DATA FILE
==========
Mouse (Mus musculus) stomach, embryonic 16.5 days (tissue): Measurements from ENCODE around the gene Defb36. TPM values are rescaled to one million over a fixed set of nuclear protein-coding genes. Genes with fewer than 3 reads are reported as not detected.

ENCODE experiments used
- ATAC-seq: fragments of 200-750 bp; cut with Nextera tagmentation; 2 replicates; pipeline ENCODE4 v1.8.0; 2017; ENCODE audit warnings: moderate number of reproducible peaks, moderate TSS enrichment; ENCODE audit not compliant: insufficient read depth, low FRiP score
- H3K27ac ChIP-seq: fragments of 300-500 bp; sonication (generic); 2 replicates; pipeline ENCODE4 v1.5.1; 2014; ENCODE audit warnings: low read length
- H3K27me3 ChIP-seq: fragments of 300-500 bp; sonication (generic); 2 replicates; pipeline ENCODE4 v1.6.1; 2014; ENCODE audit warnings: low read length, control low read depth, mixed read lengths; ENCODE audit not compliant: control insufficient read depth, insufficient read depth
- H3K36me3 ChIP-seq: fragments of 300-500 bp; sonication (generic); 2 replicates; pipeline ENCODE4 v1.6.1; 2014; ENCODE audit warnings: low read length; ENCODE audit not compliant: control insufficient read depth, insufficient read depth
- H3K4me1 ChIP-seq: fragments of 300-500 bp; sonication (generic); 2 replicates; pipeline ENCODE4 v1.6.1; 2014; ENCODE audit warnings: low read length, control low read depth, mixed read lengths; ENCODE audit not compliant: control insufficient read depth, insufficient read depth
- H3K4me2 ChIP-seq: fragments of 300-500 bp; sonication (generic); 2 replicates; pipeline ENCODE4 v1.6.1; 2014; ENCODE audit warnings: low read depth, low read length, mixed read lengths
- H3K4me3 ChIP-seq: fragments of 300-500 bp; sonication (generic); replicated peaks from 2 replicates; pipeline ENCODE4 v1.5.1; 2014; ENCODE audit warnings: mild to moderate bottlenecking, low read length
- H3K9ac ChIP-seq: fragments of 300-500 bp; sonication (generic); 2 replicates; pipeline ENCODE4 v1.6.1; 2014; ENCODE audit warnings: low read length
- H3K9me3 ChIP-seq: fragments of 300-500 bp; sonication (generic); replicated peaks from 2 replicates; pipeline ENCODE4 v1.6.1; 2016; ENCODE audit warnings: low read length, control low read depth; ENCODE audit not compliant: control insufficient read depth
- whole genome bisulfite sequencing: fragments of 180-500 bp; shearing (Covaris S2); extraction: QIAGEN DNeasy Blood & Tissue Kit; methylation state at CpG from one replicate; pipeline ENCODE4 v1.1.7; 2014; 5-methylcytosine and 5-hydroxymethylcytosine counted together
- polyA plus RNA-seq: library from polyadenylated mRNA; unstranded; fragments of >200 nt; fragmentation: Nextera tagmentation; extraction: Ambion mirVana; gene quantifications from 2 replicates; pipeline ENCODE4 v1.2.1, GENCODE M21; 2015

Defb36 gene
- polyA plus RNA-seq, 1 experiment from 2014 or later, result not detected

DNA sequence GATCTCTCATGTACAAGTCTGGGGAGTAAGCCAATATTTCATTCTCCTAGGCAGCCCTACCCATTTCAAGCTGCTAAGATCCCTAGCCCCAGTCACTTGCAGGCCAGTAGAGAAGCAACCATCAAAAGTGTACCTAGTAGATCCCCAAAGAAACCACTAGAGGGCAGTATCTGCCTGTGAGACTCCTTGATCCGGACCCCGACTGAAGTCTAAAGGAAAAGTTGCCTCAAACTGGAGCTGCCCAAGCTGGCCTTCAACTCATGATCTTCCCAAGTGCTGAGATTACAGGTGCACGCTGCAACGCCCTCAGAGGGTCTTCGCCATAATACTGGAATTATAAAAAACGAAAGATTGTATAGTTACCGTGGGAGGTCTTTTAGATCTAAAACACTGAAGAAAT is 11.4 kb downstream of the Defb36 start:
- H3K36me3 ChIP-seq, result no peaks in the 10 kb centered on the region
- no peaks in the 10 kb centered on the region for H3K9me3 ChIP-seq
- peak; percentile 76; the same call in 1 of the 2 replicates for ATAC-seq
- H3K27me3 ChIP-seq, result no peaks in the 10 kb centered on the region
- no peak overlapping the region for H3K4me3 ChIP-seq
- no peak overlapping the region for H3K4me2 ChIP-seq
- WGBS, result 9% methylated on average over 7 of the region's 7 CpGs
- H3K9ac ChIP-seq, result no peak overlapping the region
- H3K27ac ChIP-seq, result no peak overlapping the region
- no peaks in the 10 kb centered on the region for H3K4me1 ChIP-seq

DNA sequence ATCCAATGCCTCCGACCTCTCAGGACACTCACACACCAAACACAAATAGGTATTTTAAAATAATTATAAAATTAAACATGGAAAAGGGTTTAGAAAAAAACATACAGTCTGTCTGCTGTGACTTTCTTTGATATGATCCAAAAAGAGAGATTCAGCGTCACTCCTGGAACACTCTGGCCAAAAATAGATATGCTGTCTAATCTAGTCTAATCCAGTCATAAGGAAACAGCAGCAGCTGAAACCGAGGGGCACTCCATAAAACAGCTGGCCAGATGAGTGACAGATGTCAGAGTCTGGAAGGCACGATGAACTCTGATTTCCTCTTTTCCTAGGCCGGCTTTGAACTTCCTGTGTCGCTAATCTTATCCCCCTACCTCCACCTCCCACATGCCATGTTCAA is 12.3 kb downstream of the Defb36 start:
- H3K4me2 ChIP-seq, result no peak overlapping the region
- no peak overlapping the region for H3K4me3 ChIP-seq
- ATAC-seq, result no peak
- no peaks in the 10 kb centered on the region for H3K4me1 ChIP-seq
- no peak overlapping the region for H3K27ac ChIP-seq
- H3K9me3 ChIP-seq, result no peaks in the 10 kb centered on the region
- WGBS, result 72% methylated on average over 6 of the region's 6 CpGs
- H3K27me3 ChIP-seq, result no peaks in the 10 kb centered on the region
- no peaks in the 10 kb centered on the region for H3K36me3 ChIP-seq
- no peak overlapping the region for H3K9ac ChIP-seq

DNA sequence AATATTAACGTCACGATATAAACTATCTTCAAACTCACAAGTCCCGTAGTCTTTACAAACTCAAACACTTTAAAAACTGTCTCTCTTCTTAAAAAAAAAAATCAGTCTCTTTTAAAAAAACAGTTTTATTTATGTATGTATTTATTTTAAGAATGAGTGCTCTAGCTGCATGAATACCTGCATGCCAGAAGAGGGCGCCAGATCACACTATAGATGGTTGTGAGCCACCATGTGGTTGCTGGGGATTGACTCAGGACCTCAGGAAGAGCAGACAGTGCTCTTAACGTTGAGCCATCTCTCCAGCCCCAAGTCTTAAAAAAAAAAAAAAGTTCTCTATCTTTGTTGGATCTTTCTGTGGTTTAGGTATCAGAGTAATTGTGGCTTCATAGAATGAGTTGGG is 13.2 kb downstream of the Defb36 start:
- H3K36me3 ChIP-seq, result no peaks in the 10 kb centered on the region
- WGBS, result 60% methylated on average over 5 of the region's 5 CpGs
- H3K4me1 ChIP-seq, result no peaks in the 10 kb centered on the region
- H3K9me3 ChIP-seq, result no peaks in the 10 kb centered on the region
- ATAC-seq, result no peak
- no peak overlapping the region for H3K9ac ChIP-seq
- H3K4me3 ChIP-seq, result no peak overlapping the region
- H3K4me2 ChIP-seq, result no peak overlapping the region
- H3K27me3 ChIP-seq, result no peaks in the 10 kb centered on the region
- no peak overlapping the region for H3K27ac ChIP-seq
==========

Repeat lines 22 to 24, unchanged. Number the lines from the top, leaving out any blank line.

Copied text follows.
- no peak overlapping the region for H3K4me2 ChIP-seq
- WGBS, result 9% methylated on average over 7 of the region's 7 CpGs
- H3K9ac ChIP-seq, result no peak overlapping the region